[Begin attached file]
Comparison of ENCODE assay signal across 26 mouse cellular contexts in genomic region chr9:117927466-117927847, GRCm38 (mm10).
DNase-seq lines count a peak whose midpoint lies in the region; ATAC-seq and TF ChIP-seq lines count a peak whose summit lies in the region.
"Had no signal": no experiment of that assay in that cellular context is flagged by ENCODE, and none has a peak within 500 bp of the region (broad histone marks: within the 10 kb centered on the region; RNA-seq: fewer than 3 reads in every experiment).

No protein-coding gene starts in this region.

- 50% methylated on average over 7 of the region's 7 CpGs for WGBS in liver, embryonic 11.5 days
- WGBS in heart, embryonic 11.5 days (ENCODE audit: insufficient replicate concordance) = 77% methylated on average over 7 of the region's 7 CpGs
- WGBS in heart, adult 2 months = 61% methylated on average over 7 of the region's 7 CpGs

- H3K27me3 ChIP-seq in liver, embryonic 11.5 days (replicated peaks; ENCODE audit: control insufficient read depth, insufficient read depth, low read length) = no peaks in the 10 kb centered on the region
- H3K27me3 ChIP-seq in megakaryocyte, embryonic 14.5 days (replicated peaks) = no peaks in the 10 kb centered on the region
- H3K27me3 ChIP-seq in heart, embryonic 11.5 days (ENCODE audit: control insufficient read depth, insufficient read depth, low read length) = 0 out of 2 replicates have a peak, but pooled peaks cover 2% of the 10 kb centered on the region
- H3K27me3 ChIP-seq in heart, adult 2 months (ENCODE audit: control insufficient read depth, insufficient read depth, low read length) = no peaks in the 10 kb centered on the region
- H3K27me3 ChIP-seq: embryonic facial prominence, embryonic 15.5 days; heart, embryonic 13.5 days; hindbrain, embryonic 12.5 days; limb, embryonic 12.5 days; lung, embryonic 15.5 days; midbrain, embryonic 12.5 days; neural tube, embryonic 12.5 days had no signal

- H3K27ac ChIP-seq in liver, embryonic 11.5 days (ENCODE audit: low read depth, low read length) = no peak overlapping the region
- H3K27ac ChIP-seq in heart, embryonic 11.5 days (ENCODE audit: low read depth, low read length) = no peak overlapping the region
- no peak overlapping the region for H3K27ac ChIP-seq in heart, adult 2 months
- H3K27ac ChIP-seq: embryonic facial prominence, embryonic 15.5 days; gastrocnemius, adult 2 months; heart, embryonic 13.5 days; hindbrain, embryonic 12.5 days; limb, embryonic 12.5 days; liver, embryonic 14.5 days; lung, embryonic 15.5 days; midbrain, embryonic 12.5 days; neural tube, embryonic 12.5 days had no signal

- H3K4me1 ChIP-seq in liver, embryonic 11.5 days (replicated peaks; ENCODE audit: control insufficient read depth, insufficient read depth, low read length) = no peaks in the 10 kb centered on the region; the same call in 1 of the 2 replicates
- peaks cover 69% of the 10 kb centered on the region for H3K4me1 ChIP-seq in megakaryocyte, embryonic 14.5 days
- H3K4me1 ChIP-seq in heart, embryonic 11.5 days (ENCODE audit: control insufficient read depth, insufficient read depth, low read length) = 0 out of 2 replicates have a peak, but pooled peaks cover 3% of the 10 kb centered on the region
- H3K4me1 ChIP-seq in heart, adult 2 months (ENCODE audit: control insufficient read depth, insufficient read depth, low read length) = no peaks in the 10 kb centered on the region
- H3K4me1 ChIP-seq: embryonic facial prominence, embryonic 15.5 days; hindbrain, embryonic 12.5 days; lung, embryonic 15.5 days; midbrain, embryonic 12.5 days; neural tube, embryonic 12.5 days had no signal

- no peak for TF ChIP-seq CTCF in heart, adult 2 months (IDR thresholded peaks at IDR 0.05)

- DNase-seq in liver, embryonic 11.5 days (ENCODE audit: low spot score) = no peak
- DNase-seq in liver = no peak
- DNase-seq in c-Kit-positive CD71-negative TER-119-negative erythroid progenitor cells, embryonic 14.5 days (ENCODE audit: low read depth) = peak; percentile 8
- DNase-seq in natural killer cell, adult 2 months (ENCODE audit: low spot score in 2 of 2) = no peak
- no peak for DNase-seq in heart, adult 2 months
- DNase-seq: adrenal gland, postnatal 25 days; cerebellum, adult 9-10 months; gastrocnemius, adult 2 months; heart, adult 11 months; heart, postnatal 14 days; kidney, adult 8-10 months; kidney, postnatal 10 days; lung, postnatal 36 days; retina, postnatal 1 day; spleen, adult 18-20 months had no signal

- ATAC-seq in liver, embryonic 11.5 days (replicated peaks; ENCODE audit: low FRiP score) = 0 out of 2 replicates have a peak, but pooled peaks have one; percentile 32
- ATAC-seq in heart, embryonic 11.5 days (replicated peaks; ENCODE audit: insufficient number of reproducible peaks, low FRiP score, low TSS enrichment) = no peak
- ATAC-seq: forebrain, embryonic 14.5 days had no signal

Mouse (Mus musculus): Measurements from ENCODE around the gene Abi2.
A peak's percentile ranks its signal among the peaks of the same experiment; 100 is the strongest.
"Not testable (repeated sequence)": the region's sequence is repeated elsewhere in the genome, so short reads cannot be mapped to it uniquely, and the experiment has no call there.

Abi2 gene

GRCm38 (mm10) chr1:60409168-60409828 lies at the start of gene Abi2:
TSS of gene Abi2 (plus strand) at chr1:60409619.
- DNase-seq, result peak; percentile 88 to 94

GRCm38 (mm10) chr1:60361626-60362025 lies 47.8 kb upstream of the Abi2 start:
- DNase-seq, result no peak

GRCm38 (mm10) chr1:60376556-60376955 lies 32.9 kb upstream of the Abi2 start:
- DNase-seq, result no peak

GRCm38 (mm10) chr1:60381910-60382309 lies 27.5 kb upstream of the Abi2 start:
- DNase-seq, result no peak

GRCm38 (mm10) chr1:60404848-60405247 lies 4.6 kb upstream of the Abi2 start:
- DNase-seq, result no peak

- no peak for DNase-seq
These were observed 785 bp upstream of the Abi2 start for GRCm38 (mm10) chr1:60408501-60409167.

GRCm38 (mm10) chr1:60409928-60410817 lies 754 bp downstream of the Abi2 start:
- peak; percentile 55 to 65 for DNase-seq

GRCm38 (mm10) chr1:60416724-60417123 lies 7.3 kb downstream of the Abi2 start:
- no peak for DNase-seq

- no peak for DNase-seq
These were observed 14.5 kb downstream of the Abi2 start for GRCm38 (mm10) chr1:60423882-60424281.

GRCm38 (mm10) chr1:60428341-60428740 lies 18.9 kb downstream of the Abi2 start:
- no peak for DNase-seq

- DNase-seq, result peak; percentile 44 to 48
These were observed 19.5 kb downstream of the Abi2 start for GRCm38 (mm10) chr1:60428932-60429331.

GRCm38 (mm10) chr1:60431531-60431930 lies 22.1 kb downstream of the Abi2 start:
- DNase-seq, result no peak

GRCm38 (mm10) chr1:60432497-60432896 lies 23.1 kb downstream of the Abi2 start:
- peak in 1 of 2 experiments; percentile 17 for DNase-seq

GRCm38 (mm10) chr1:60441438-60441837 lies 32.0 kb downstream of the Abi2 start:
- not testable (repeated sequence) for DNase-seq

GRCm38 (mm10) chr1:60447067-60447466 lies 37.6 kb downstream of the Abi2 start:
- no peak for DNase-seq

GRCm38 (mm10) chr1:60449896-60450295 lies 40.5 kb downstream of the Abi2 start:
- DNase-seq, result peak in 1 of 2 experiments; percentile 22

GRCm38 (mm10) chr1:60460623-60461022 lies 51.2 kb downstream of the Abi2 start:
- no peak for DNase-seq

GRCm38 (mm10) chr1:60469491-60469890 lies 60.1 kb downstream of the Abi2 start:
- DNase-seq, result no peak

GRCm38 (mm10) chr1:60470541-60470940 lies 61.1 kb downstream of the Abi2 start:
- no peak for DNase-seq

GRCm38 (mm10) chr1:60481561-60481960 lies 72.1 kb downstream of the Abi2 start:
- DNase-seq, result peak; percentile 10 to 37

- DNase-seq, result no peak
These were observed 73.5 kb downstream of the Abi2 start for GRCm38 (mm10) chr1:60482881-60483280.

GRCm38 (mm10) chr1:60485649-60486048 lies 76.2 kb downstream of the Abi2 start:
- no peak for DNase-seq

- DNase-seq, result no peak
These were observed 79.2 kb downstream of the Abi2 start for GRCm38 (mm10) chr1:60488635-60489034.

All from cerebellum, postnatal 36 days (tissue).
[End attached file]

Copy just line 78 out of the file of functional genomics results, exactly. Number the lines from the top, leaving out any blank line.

These were observed 73.5 kb downstream of the Abi2 start for GRCm38 (mm10) chr1:60482881-60483280.